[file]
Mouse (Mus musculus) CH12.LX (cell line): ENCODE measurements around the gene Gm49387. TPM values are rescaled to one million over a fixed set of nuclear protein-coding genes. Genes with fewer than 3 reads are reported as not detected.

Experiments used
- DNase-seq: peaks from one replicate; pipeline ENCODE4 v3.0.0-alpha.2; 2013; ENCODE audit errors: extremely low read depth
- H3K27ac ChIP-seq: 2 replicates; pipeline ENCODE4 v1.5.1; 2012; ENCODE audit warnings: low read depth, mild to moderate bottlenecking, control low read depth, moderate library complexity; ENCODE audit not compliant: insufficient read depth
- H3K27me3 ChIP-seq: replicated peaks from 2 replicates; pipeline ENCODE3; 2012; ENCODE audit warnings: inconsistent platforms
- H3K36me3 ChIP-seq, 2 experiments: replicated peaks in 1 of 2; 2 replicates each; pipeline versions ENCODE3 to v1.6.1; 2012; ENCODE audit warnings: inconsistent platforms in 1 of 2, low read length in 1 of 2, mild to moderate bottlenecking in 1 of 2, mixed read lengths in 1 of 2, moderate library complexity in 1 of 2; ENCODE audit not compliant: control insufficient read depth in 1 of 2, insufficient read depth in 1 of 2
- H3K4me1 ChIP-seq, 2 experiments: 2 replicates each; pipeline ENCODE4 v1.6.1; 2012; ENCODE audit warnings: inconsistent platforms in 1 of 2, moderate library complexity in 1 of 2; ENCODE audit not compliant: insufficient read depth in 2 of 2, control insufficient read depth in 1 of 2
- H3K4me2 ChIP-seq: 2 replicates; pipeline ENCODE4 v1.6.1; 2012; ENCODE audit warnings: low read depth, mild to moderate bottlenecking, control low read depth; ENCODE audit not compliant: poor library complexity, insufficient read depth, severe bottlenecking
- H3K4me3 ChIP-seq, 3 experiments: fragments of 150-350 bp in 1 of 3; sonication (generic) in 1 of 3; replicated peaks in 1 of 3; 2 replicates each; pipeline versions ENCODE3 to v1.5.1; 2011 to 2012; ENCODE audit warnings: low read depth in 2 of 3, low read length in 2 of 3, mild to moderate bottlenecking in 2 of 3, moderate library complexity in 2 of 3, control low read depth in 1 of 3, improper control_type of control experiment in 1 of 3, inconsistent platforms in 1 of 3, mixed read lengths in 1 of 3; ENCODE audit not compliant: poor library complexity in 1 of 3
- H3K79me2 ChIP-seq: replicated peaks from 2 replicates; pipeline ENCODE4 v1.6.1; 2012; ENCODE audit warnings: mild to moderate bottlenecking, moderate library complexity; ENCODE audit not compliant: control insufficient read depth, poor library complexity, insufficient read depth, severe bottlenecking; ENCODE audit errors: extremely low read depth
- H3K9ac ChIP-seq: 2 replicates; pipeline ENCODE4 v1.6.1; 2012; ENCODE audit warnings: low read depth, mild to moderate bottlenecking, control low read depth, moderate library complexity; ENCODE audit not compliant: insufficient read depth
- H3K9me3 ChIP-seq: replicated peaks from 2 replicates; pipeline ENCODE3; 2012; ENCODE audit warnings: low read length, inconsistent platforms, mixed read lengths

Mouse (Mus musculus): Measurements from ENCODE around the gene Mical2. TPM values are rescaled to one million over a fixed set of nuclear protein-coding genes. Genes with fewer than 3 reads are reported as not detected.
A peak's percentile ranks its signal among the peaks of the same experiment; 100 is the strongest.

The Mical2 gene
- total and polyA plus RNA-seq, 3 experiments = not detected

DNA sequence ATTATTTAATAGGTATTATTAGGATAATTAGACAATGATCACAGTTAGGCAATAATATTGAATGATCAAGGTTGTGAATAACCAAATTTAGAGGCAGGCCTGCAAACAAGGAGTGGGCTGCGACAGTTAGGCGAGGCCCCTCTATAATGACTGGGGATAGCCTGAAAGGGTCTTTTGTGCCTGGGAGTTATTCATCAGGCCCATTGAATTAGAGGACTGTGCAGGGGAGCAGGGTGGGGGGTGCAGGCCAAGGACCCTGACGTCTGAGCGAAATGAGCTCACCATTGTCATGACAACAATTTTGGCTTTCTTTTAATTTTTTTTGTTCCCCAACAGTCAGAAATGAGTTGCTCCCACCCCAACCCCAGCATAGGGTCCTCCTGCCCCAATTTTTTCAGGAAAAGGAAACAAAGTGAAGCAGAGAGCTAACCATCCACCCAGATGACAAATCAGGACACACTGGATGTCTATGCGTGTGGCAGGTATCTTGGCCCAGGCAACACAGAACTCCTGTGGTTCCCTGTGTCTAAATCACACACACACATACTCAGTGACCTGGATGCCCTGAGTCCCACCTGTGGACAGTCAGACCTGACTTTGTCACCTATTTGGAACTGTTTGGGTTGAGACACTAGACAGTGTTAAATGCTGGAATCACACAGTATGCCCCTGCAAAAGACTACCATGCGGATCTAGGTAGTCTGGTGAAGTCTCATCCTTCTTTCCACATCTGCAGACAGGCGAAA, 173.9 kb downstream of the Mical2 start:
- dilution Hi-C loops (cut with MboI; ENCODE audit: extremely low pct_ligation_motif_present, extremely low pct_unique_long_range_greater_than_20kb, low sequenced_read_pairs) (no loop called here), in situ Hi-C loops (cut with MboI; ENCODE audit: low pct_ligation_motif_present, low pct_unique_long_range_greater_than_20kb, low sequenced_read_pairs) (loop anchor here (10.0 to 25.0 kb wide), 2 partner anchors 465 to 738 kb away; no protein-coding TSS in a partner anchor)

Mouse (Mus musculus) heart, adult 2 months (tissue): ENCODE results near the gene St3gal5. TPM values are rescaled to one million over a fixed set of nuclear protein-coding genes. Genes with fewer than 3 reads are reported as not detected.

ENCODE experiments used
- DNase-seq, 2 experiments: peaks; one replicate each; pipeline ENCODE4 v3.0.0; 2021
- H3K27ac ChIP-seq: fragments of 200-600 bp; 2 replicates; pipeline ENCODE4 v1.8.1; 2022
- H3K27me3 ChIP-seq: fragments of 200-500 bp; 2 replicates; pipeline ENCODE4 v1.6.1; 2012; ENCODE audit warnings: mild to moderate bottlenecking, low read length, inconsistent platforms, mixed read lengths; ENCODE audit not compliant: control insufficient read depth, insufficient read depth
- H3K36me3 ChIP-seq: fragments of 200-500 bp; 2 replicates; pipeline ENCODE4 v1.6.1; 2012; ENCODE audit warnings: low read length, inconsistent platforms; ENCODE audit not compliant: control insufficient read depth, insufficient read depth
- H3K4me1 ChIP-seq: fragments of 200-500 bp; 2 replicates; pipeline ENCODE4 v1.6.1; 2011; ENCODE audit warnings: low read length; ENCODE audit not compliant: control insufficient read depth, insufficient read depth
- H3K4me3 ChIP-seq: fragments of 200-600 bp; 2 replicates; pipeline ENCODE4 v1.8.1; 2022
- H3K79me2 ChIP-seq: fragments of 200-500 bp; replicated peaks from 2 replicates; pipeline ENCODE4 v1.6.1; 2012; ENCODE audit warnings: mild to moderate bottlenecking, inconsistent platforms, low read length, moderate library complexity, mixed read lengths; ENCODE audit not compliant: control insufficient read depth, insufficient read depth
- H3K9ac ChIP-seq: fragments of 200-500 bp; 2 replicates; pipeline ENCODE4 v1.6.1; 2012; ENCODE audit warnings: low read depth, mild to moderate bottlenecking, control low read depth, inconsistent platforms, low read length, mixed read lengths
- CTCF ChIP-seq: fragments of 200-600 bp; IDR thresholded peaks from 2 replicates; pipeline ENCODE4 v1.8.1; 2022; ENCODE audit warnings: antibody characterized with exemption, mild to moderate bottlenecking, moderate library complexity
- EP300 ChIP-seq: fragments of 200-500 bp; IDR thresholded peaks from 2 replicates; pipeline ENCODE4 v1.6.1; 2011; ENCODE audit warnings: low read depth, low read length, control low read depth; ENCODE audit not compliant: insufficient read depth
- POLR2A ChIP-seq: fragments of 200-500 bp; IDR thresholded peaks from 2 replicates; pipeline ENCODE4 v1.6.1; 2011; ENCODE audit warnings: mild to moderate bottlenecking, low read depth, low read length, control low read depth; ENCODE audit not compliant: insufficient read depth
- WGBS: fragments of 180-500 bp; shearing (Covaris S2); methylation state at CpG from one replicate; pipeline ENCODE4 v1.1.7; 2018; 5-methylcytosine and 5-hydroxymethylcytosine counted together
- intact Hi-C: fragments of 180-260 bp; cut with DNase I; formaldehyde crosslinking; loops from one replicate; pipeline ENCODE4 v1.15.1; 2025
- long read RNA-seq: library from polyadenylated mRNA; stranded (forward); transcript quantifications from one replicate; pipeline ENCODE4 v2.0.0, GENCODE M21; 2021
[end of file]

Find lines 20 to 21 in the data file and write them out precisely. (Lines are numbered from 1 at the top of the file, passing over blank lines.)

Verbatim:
ENCODE experiments used
- DNase-seq, 2 experiments: peaks; one replicate each; pipeline ENCODE4 v3.0.0; 2021